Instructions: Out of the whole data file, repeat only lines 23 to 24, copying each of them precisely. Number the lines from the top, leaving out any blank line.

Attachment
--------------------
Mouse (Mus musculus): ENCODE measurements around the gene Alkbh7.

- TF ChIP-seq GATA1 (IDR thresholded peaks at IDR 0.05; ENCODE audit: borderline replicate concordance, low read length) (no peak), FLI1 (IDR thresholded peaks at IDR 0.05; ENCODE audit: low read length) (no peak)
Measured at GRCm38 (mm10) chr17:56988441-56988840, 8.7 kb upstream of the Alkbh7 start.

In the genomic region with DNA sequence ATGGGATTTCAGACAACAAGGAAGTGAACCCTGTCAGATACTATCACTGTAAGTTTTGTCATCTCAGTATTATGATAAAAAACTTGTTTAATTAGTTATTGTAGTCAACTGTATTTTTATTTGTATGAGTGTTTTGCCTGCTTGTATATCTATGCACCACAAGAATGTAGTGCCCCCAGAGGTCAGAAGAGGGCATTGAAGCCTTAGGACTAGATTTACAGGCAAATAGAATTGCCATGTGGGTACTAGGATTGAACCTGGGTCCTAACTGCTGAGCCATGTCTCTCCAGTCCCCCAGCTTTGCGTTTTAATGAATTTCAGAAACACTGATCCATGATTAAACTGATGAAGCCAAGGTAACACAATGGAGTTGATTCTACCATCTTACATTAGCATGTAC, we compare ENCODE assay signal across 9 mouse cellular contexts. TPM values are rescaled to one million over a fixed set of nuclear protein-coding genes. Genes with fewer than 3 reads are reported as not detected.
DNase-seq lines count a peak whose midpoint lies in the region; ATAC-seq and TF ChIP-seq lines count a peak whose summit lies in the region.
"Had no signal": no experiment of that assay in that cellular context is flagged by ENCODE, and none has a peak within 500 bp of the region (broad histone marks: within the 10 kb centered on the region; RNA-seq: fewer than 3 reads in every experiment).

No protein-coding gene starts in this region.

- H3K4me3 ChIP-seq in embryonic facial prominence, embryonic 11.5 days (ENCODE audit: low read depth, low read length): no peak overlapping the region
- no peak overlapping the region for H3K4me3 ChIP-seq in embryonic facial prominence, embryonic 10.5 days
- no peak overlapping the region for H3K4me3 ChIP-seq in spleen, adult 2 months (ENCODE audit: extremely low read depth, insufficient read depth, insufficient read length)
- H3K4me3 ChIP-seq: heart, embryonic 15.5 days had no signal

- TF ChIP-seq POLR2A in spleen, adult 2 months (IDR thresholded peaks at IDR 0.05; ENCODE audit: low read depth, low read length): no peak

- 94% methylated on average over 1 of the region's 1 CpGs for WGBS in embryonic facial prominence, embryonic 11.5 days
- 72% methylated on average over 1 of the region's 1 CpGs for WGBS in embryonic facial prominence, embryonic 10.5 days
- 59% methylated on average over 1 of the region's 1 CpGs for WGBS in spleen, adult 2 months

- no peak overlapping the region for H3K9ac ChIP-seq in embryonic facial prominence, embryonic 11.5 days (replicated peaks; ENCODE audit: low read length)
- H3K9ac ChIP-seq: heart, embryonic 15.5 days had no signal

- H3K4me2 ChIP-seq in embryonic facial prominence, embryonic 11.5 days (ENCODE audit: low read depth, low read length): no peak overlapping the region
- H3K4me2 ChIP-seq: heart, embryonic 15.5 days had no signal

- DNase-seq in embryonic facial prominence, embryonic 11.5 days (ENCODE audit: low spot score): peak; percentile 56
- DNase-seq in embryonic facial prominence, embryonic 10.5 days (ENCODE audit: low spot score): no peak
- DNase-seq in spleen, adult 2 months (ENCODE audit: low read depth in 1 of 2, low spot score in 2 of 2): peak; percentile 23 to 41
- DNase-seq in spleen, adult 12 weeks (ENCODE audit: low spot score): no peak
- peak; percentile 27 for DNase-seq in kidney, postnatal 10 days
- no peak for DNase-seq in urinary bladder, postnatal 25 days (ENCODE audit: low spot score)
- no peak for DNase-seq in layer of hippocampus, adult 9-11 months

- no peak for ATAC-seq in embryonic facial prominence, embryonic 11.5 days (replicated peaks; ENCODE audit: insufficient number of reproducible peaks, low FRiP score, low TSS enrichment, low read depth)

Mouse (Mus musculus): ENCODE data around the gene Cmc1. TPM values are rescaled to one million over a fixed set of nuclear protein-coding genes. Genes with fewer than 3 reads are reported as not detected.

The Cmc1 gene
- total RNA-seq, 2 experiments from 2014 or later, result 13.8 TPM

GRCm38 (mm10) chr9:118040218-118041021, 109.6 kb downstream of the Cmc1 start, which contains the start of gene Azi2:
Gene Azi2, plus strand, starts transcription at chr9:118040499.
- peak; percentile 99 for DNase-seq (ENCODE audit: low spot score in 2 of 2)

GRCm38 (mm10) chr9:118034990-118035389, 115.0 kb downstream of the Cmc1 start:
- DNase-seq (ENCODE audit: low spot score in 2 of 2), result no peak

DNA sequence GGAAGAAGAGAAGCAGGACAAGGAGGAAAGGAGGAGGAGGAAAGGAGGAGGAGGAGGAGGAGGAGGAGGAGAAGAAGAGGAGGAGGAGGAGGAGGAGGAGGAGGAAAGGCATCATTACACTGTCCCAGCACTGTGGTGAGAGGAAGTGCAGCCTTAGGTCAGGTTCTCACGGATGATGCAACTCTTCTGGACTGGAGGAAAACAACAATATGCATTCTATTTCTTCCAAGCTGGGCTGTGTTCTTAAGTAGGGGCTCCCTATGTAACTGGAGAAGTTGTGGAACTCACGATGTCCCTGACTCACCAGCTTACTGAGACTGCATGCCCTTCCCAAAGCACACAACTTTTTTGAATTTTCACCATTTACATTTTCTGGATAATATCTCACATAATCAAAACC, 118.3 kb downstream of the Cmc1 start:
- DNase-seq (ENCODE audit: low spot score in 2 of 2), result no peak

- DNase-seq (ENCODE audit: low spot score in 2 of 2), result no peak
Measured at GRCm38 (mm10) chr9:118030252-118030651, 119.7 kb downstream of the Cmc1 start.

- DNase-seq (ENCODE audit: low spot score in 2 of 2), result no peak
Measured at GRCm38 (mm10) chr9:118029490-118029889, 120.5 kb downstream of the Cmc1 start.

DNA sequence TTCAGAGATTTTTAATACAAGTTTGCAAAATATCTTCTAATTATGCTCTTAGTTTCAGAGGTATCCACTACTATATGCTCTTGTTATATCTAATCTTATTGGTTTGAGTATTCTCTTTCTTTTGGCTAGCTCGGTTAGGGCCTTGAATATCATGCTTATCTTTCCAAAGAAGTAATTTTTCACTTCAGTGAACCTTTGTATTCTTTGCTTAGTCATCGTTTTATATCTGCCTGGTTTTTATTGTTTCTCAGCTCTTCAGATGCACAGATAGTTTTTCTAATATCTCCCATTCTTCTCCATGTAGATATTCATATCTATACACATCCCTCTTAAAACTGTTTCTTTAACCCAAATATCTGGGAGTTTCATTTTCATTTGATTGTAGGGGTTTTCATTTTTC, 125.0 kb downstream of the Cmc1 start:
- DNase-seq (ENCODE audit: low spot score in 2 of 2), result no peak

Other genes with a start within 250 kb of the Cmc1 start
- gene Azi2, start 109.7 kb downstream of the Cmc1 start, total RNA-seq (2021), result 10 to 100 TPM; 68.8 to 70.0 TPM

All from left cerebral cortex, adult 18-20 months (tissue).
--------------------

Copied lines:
- DNase-seq in spleen, adult 12 weeks (ENCODE audit: low spot score): no peak
- peak; percentile 27 for DNase-seq in kidney, postnatal 10 days